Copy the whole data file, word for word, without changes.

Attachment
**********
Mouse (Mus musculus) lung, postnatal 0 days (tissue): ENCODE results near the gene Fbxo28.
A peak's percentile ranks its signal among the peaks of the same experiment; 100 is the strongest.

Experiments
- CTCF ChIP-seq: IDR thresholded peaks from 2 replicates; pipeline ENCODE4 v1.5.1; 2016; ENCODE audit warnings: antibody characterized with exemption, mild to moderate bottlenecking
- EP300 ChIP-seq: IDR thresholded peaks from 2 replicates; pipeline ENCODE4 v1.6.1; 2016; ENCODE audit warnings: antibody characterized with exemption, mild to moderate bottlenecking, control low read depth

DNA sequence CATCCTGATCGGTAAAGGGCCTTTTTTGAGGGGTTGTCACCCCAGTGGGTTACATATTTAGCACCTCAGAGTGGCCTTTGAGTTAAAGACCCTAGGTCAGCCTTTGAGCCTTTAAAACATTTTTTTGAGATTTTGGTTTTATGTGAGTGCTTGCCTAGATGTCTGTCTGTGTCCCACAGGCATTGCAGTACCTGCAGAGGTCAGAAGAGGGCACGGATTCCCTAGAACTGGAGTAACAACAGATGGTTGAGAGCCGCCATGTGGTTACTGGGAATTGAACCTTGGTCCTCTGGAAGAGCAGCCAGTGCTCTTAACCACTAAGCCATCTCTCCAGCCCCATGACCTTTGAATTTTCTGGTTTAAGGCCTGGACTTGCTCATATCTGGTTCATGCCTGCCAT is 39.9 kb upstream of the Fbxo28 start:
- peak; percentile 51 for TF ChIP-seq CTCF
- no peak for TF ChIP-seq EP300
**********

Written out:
Mouse (Mus musculus) lung, postnatal 0 days (tissue): ENCODE results near the gene Fbxo28.
A peak's percentile ranks its signal among the peaks of the same experiment; 100 is the strongest.

Experiments
- CTCF ChIP-seq: IDR thresholded peaks from 2 replicates; pipeline ENCODE4 v1.5.1; 2016; ENCODE audit warnings: antibody characterized with exemption, mild to moderate bottlenecking
- EP300 ChIP-seq: IDR thresholded peaks from 2 replicates; pipeline ENCODE4 v1.6.1; 2016; ENCODE audit warnings: antibody characterized with exemption, mild to moderate bottlenecking, control low read depth

DNA sequence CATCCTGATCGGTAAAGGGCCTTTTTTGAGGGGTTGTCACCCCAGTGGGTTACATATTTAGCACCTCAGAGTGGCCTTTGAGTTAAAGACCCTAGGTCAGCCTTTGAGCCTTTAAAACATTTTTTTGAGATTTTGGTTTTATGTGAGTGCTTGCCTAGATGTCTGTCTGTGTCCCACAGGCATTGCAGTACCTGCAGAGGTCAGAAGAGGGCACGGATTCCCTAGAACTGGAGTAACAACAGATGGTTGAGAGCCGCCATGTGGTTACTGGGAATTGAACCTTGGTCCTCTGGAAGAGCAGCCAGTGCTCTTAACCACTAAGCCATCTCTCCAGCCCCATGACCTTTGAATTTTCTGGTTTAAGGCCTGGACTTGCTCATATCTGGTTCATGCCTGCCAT is 39.9 kb upstream of the Fbxo28 start:
- peak; percentile 51 for TF ChIP-seq CTCF
- no peak for TF ChIP-seq EP300